One such tool that fosters a sense of resilience, fortitude, and supports a culture of courageous creativity is Virtual Reality. VR devices like the HTC Vive are incredibly immersive, realistic, and engaging. When students don a headset, they feel like they are in the real-world. One of the benefits of VR is that the user can interact with the virtual environment. The scope of these environments is as deep as your imagination. Students can paint, sculpt, build and design in a surreal context. Student models can be changed and adapted based on iteration and feedback from others. This new stage or step in the design process gives students more freedom to make mistakes, learn, grow, and be bold and brave as they are creating solutions to complex design challenges. For example, students in Grade 9 re-designed passenger train cars to hold more people and combat overcrowding. Before they built their wooden prototype, students used VR to conceptualize their models and revise. Many noticed small mistakes in measuring and aesthetic features like the shape and location of their seats. This important step in the process minimizes fear of making mistakes along the way before printing.
Because of it’s fully immersive nature, VR has enormous potential in education. Virtual Reality is currently used in construction, architecture, house sales, film, health care, marketing, and fashion. Here are some of my favorite VR applications that I use often in my design classes with the HTC Vive:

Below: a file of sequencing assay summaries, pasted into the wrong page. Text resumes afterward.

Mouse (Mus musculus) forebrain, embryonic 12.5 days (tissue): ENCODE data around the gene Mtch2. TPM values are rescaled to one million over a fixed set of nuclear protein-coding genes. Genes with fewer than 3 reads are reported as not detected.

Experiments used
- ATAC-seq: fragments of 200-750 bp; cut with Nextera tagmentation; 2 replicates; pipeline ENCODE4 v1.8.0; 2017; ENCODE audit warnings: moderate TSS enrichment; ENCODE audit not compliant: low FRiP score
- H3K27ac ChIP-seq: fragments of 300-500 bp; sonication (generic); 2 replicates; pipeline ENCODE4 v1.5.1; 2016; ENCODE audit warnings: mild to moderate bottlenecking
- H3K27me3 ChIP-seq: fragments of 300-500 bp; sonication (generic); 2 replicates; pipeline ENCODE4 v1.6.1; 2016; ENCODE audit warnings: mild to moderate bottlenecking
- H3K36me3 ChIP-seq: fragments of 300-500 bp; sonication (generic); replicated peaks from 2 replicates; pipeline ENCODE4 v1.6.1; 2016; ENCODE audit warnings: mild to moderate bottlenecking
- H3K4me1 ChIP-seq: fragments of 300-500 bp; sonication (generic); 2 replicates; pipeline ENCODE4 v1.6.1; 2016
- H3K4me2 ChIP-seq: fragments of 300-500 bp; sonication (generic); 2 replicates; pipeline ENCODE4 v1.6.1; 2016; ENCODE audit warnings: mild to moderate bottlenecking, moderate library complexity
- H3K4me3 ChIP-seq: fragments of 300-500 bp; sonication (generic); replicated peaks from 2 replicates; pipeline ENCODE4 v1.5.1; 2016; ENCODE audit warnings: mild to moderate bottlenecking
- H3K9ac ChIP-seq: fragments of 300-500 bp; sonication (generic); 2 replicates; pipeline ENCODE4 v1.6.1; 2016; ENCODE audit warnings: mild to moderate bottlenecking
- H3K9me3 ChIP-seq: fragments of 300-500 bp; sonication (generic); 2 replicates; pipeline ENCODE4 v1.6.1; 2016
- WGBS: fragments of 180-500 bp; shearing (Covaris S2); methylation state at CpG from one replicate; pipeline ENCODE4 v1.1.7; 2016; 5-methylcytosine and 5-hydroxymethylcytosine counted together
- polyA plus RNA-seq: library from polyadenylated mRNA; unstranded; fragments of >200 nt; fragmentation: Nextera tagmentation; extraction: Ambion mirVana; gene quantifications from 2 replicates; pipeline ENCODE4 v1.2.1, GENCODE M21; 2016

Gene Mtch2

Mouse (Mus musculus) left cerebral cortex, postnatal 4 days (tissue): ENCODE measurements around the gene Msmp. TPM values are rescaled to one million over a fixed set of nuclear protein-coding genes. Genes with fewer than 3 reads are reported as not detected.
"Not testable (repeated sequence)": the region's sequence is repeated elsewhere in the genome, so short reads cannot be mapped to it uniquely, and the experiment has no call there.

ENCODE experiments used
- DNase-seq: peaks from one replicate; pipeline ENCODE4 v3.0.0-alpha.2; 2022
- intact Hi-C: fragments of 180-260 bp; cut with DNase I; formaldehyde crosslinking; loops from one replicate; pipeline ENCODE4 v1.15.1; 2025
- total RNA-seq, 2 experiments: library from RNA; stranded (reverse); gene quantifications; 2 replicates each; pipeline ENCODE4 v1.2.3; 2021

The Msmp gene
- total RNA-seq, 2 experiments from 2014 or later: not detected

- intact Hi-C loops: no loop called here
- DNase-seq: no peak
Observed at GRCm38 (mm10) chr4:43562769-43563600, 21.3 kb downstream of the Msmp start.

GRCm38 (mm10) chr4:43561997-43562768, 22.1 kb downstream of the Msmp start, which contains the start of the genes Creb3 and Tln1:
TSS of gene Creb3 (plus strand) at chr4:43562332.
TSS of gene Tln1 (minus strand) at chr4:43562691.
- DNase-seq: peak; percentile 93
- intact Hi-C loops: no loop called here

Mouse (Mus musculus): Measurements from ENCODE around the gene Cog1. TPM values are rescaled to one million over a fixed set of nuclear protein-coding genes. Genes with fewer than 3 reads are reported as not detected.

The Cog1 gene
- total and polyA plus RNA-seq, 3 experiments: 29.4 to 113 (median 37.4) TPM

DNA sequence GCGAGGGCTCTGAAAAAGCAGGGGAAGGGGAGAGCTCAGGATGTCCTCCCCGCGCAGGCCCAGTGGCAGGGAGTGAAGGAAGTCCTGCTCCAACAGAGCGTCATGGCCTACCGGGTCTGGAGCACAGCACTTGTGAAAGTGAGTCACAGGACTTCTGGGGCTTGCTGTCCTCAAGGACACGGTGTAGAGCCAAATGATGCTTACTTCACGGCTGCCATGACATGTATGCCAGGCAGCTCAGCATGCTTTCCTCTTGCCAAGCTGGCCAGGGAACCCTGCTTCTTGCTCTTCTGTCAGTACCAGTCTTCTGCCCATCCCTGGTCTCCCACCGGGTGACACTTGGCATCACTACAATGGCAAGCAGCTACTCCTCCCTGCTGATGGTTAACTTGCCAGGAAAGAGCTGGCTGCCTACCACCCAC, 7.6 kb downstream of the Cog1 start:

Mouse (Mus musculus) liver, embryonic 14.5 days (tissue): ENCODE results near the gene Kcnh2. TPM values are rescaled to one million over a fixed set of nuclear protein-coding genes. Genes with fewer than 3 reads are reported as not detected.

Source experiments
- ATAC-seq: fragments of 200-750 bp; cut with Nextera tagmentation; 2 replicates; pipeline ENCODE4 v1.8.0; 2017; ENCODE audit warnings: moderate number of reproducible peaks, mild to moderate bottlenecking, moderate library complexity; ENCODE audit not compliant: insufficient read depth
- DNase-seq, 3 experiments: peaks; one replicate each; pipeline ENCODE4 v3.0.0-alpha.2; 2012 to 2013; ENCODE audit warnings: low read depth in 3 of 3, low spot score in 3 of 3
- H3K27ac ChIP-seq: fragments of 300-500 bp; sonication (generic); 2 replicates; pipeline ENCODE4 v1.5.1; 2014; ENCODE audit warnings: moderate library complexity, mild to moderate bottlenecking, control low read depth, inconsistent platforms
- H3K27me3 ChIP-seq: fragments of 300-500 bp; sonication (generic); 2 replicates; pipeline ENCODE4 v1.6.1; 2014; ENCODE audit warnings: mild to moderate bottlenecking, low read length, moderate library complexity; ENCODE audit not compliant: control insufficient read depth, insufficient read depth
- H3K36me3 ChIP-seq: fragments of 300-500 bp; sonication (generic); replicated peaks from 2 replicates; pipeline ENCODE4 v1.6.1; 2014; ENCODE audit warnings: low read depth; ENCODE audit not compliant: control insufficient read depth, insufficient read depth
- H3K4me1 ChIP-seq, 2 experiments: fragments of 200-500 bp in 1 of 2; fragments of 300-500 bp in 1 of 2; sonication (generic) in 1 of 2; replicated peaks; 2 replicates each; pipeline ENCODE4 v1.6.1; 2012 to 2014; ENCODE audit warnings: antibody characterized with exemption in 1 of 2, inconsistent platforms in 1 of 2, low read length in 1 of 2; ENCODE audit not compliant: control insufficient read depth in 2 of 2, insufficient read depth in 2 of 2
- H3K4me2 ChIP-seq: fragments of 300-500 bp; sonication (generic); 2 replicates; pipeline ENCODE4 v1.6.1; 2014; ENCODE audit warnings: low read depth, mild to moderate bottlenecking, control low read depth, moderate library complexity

1. Fantastic Contraption-this is a building game, whereby students must design a cart to transport a Jelly-Ball to a certain location.
2. Bounce-this is a problem solving game whereby students use pipes and planks to get a ball from one location to another in various rooms.
3. MakeVR-this allows users to design, adapt and make objects and then send them off to be 3-d printed.
4. Prospect- this program allows students to example their CAD files and make changes and adjustments.
5. Keep talking and Nobody Explodes-this is an amazing team building and communication game. One student (wearing the headset)sees a bomb in a room and everyone outside the room has a bomb manual and must provide information to the person that sees the bomb to help cut wires and solve clues on the bomb to diffuse it.
What are your thoughts on the use of virtual reality in education?
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